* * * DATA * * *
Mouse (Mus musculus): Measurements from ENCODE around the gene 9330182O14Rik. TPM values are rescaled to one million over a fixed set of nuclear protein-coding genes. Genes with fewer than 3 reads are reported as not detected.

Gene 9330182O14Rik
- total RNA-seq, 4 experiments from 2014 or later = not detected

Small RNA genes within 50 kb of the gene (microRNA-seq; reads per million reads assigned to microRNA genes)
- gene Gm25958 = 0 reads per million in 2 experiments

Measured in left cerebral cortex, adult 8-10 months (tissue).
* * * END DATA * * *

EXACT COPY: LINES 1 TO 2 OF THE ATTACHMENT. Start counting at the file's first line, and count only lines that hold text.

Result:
Mouse (Mus musculus): Measurements from ENCODE around the gene 9330182O14Rik. TPM values are rescaled to one million over a fixed set of nuclear protein-coding genes. Genes with fewer than 3 reads are reported as not detected.

Gene 9330182O14Rik